Trademark oppositions can derail registration
But they don't have to. Here's what you need to know to keep your registration on track.
Words by Dr Martin Douglas Hendry
Trademark opposition is a process that allows third parties to challenge the registration of a trademark. In the UK, if someone believes that a trademark that has been applied for is similar to one that they already own or that it may cause confusion among consumers, they can file an opposition to the trademark registration. This can be a stressful and confusing process for the person or company whose trademark is being opposed. In this blog post, we will take a look at the trademark opposition process in the UK and explore what steps you should take if your trademark is ever opposed.
Understanding the Opposition Process
The trademark opposition process in the UK is handled by the Intellectual Property Office (IPO). When a trademark application is filed, it is published in the trade marks journal. If a third party believes that the trademark in question is similar to one that they already own or that it may cause confusion among consumers, they can file an opposition to the trademark registration within a certain timeframe.
Grounds for opposition include:
- the applied-for mark is identical or similar to an existing registered trademark
- the applied-for mark is similar to an existing unregistered trademark
- the applied-for mark is descriptive or non-distinctive
- the applied-for mark is misleading
- the applied-for mark is offensive
The timeline for the opposition process can vary depending on the specific circumstances, but generally, the process takes several months to a year to complete.
Responding to an Opposition
If you receive an opposition notice, it is important to respond in a timely manner. You will be given a deadline for responding and failing to meet that deadline can result in your trademark registration being refused.
When responding, you should present arguments and evidence to show why the opposition should not be successful. This can include evidence of acquired distinctiveness, evidence that the trademarks in question are not similar, or evidence that the opposition is frivolous.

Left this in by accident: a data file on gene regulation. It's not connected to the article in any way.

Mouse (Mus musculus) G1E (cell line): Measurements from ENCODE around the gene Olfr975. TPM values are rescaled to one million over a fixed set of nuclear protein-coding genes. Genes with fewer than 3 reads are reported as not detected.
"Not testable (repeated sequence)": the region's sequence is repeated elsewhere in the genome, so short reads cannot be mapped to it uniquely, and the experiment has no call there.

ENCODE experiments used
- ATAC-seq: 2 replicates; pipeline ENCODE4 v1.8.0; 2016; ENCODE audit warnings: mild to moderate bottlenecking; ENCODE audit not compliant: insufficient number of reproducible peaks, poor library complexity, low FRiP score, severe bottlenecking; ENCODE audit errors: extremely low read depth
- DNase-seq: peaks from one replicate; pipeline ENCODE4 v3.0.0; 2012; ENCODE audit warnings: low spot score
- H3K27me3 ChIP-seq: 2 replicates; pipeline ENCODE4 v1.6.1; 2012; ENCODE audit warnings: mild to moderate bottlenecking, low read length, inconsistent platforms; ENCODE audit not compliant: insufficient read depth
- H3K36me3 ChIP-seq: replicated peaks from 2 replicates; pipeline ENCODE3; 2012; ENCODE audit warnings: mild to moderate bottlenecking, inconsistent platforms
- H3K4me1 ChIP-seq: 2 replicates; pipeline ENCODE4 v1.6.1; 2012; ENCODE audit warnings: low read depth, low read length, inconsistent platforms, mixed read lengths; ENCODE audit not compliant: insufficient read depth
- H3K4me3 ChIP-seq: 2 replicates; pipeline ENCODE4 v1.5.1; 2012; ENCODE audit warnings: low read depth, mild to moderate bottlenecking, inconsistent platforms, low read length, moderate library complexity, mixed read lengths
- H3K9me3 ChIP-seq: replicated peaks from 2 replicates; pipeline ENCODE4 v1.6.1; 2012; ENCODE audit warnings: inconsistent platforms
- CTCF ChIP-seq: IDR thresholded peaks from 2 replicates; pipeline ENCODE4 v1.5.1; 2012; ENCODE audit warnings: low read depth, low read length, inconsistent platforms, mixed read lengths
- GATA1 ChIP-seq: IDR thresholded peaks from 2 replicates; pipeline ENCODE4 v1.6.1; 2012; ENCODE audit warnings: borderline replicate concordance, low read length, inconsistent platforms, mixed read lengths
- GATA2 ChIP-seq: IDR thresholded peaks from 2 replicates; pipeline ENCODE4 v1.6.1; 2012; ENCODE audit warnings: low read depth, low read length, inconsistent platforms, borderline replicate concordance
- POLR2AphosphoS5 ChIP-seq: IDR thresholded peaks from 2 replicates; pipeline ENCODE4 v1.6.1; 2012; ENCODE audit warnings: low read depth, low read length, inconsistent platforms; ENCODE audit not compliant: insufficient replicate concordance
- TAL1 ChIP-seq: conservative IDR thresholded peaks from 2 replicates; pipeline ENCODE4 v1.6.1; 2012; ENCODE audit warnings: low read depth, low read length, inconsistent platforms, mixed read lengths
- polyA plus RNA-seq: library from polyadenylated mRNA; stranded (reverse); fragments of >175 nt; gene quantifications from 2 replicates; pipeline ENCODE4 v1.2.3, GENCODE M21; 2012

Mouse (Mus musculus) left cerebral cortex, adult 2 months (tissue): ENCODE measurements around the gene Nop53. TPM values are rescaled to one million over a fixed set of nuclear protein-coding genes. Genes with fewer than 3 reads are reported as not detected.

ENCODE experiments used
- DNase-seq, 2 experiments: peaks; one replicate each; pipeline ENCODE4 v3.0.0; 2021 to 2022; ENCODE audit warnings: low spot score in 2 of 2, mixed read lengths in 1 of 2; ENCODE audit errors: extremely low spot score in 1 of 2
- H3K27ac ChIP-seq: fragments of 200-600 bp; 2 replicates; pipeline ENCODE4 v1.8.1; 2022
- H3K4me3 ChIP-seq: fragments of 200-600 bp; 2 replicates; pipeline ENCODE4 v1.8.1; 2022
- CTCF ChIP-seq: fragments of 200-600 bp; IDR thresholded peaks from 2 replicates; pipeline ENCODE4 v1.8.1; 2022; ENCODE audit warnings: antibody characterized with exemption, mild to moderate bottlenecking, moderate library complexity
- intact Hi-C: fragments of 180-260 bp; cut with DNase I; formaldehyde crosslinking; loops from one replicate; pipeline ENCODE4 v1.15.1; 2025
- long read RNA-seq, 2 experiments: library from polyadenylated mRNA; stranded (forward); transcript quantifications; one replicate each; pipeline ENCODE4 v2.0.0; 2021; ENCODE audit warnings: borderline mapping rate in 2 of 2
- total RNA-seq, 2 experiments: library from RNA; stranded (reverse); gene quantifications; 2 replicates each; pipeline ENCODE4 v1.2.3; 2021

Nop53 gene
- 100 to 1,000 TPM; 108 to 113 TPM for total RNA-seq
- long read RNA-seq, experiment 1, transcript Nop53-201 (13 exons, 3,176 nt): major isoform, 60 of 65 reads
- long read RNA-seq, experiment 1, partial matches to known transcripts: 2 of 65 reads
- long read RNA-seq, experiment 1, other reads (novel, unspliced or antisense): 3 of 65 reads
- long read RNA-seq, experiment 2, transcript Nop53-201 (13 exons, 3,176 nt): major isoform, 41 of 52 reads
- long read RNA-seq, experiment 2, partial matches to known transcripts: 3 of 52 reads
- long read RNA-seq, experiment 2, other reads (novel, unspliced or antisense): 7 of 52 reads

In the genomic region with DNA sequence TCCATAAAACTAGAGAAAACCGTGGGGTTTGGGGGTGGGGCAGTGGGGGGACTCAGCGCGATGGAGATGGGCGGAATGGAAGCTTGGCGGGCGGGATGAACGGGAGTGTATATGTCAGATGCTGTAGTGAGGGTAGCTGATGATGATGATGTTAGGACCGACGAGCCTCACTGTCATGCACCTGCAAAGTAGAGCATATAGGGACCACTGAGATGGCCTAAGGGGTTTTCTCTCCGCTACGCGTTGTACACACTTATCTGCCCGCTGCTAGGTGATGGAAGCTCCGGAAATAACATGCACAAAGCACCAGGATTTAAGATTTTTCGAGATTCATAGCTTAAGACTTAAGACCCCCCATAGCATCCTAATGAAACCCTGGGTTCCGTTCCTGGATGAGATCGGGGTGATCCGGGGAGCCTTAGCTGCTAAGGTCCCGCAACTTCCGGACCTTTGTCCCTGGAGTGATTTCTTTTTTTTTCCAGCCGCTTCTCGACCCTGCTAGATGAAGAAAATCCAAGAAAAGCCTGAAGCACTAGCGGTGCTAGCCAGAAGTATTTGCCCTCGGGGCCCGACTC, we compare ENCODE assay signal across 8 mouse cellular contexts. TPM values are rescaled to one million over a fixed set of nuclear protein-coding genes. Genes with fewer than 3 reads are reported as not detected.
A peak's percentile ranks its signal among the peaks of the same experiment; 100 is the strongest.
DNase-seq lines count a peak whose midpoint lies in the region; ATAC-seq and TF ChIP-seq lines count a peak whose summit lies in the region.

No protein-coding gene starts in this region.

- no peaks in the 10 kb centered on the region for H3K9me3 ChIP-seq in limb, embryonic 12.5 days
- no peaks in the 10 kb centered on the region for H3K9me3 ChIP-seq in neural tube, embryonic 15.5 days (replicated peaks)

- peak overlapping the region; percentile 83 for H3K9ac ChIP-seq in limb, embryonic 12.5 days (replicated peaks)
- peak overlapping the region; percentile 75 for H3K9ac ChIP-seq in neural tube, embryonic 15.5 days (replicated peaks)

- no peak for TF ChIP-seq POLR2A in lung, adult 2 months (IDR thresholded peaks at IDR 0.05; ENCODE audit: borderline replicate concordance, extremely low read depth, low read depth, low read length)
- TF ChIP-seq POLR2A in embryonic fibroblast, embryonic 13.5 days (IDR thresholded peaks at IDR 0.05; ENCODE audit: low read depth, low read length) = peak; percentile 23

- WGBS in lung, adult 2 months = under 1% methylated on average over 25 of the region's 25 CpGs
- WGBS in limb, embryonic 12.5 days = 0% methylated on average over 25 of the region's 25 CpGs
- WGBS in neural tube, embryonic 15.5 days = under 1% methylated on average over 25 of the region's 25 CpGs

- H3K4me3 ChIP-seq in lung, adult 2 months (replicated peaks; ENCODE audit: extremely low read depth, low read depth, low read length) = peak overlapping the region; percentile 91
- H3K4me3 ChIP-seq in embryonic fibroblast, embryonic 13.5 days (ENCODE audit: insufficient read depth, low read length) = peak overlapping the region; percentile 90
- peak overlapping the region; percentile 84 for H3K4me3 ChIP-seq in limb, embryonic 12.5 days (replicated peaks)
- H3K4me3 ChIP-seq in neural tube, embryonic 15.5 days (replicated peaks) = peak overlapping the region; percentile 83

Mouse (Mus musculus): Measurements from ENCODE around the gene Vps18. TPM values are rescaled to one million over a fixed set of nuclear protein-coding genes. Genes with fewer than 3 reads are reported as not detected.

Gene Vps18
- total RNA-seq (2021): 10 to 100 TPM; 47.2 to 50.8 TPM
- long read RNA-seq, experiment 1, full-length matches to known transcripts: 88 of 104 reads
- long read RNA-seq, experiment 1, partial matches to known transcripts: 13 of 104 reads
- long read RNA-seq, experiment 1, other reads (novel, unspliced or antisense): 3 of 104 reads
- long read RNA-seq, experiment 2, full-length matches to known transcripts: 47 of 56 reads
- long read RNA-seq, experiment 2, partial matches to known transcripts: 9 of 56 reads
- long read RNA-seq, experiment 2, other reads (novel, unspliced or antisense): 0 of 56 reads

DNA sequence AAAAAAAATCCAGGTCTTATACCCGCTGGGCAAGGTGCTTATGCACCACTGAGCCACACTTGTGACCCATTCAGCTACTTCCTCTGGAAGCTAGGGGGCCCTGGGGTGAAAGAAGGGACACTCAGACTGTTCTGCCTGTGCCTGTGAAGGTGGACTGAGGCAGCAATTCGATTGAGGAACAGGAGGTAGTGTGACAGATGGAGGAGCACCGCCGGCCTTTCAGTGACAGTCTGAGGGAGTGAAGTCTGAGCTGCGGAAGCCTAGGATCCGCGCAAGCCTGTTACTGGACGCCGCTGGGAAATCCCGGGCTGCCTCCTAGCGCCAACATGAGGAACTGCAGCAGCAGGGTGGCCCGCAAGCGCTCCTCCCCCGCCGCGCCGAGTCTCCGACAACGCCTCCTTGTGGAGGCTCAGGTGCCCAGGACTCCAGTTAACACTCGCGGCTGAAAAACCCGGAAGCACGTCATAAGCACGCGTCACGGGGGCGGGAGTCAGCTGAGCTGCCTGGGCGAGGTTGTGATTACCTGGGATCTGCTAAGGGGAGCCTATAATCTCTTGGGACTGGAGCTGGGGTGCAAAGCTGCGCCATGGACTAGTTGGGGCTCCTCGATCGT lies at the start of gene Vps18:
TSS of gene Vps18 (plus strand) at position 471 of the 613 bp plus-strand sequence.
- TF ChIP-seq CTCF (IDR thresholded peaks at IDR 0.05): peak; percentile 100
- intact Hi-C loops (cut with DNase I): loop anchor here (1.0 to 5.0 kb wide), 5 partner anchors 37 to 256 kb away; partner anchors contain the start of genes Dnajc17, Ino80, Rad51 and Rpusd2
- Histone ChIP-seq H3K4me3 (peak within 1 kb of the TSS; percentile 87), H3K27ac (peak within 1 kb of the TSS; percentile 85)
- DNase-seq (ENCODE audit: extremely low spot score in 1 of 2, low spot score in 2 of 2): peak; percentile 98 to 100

Options for settling the opposition include negotiating a coexistence agreement or amending the trademark application to address the grounds for opposition.
Going to Hearing
If the opposition is not settled, it will proceed to a hearing. At the hearing, a hearing officer will consider the arguments and evidence presented by both sides and make a decision on whether the trademark registration should be granted or refused.
Preparing for a hearing can involve gathering evidence, preparing witness statements, and consulting with legal counsel. Representation at a hearing is optional, but it is highly recommended as the process can be complicated.
After the Hearing
After the hearing, the hearing officer will issue a decision. Possible outcomes include:
- the opposition is successful, and the trademark registration is refused
- the opposition is unsuccessful, and the trademark registration is granted
- the opposition is partially successful, and the trademark registration is granted with limitations
- If the decision is not in your favour, you have the option to appeal the decision to the Appointed Person or the High Court.
If the decision is in your favour, the next step is to complete the registration process and pay the registration fee.
Trademark opposition can be a stressful and confusing process, but it is important to understand the process and take the necessary steps to respond to an opposition. It is crucial to gather evidence, prepare arguments, and seek legal counsel. It's also important to keep in mind that the opposition process is designed to protect consumers from confusion and to ensure fair competition in the market. If you are facing an opposition, stay calm, be prepared and take appropriate actions.
If you need expert help in dealing with an opposition, contact our team of legal experts by clicking the button below. They will outline the best solution for you, and provide a quote for assistance.
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DISCLAIMER: The content within this post is for educational purposes only and does not constitute legal advice. Virtuoso Legal does not take any responsibility for those that use this information and waives any liability for any resulting effect on your personal or commercial circumstances.